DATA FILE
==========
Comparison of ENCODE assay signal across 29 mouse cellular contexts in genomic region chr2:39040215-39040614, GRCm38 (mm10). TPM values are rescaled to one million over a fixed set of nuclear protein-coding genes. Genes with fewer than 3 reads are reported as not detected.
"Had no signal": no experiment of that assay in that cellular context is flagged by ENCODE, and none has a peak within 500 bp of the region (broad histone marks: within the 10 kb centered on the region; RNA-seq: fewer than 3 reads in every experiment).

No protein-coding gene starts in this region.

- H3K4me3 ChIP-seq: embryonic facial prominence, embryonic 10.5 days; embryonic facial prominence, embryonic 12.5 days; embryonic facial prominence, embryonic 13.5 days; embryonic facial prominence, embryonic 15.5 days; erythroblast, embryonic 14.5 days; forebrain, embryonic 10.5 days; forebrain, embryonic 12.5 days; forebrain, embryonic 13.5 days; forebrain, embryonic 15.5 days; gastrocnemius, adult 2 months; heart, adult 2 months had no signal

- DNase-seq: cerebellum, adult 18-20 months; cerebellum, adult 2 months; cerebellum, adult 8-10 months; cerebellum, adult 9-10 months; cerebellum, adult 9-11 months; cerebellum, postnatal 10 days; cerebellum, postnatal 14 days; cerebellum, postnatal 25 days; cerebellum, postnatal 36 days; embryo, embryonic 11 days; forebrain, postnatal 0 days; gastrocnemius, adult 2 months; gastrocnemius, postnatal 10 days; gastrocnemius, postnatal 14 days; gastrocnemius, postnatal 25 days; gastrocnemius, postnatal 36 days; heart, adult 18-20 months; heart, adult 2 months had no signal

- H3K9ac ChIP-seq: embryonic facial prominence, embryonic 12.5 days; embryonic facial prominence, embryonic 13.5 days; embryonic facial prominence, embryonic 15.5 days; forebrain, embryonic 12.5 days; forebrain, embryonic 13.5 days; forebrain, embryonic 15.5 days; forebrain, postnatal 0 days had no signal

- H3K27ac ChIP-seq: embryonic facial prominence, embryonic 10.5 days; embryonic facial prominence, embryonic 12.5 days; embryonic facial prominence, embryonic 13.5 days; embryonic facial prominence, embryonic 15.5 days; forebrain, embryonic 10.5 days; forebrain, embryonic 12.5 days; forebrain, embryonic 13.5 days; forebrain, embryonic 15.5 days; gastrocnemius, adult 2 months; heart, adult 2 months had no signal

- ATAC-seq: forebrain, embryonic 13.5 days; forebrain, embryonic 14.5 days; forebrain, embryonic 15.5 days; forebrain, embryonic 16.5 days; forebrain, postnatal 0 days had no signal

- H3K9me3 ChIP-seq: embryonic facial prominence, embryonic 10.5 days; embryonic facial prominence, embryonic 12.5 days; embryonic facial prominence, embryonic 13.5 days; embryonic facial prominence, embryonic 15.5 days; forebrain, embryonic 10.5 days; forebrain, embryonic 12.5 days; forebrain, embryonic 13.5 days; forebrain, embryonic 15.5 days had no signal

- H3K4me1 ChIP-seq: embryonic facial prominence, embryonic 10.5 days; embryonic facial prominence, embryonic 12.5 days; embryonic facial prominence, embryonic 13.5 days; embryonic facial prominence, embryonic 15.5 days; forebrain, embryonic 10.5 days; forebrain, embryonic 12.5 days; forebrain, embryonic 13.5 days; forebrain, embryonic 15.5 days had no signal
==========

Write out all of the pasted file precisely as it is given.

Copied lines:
Comparison of ENCODE assay signal across 29 mouse cellular contexts in genomic region chr2:39040215-39040614, GRCm38 (mm10). TPM values are rescaled to one million over a fixed set of nuclear protein-coding genes. Genes with fewer than 3 reads are reported as not detected.
"Had no signal": no experiment of that assay in that cellular context is flagged by ENCODE, and none has a peak within 500 bp of the region (broad histone marks: within the 10 kb centered on the region; RNA-seq: fewer than 3 reads in every experiment).

No protein-coding gene starts in this region.

- H3K4me3 ChIP-seq: embryonic facial prominence, embryonic 10.5 days; embryonic facial prominence, embryonic 12.5 days; embryonic facial prominence, embryonic 13.5 days; embryonic facial prominence, embryonic 15.5 days; erythroblast, embryonic 14.5 days; forebrain, embryonic 10.5 days; forebrain, embryonic 12.5 days; forebrain, embryonic 13.5 days; forebrain, embryonic 15.5 days; gastrocnemius, adult 2 months; heart, adult 2 months had no signal

- DNase-seq: cerebellum, adult 18-20 months; cerebellum, adult 2 months; cerebellum, adult 8-10 months; cerebellum, adult 9-10 months; cerebellum, adult 9-11 months; cerebellum, postnatal 10 days; cerebellum, postnatal 14 days; cerebellum, postnatal 25 days; cerebellum, postnatal 36 days; embryo, embryonic 11 days; forebrain, postnatal 0 days; gastrocnemius, adult 2 months; gastrocnemius, postnatal 10 days; gastrocnemius, postnatal 14 days; gastrocnemius, postnatal 25 days; gastrocnemius, postnatal 36 days; heart, adult 18-20 months; heart, adult 2 months had no signal

- H3K9ac ChIP-seq: embryonic facial prominence, embryonic 12.5 days; embryonic facial prominence, embryonic 13.5 days; embryonic facial prominence, embryonic 15.5 days; forebrain, embryonic 12.5 days; forebrain, embryonic 13.5 days; forebrain, embryonic 15.5 days; forebrain, postnatal 0 days had no signal

- H3K27ac ChIP-seq: embryonic facial prominence, embryonic 10.5 days; embryonic facial prominence, embryonic 12.5 days; embryonic facial prominence, embryonic 13.5 days; embryonic facial prominence, embryonic 15.5 days; forebrain, embryonic 10.5 days; forebrain, embryonic 12.5 days; forebrain, embryonic 13.5 days; forebrain, embryonic 15.5 days; gastrocnemius, adult 2 months; heart, adult 2 months had no signal

- ATAC-seq: forebrain, embryonic 13.5 days; forebrain, embryonic 14.5 days; forebrain, embryonic 15.5 days; forebrain, embryonic 16.5 days; forebrain, postnatal 0 days had no signal

- H3K9me3 ChIP-seq: embryonic facial prominence, embryonic 10.5 days; embryonic facial prominence, embryonic 12.5 days; embryonic facial prominence, embryonic 13.5 days; embryonic facial prominence, embryonic 15.5 days; forebrain, embryonic 10.5 days; forebrain, embryonic 12.5 days; forebrain, embryonic 13.5 days; forebrain, embryonic 15.5 days had no signal

- H3K4me1 ChIP-seq: embryonic facial prominence, embryonic 10.5 days; embryonic facial prominence, embryonic 12.5 days; embryonic facial prominence, embryonic 13.5 days; embryonic facial prominence, embryonic 15.5 days; forebrain, embryonic 10.5 days; forebrain, embryonic 12.5 days; forebrain, embryonic 13.5 days; forebrain, embryonic 15.5 days had no signal